Still, not all mothers can breastfeed if they want to, which has spurred a lightly regulated economy around it. It’s legal to sell and donate milk in most circumstances, so informal networks of parents on Facebook, Reddit, and through doulas have also sprouted up to donate extra supply for babies in need, though they would have to trust donors to be safe. In fact, the Food and Drug Administration recommends against acquiring milk directly through people on the internet, as they’re “unlikely to have been adequately screened for infectious disease or contamination risk.” Milk banks, which pasteurize donated milk and then distribute it, charge around $13.50 per 100 milliliters, which adds up to about $150 a day or more to feed an infant.
Many of those networks went dry at the onset of the pandemic last March, said Megan Davidson, a Brooklyn doula. “I haven’t helped anyone exchange milk in over a year because we had a lot of concerns about possibly spreading the virus,” she said. While that fear turned out to be unfounded (the virus doesn’t pass through breast milk), concerns have persisted.
When it comes to pregnant and postpartum women, the vaccine rollout has, at times, been confusing. While New York has allowed pregnant women to get the vaccine since February 15, postpartum women haven’t been recognized as their own category.
The Centers for Disease Control and Prevention recommend that pregnant women get vaccinated, since they are “at an increased risk for severe illness from COVID-19 compared to non-pregnant people.” It’s also noted that children under a year old “might be at increased risk for severe illness” from the virus. Grace MacNair, a certified lactation consultant in New York, said that the state should have extended to nursing and postpartum women, who can have weakened immune systems after their birth and can be facing higher stress levels from wanting to protect their babies.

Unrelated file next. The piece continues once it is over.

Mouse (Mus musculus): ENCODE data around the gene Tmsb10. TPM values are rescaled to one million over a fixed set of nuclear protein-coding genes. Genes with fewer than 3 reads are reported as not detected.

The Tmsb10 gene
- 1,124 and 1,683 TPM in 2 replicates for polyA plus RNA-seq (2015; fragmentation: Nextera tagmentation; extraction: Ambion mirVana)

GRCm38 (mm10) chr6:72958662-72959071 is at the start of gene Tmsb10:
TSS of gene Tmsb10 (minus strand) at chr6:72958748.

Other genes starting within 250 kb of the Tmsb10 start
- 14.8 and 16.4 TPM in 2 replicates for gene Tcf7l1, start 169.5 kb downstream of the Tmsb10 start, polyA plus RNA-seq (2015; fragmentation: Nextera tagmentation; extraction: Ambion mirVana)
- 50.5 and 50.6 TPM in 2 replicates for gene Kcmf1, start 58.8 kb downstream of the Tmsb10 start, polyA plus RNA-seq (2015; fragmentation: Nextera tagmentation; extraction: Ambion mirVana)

Encouraging signs started to appear in March, when pre-print studies showed that antibodies were present in breast milk. Since then, interest has soared. Jada Shapiro, who founded the Brooklyn lactation-support company Boober, said she has fielded an influx of new questions about breast-milk donations and feeding from clients who are learning about the benefits of the vaccination process. “Most people who work in lactation are very excited to see that there are these antibodies in breast milk post-vaccination,” she said.
Still, while scientists and medical experts were encouraged by the initial studies, they have cautioned that more testing is needed to understand what level of protection children can get.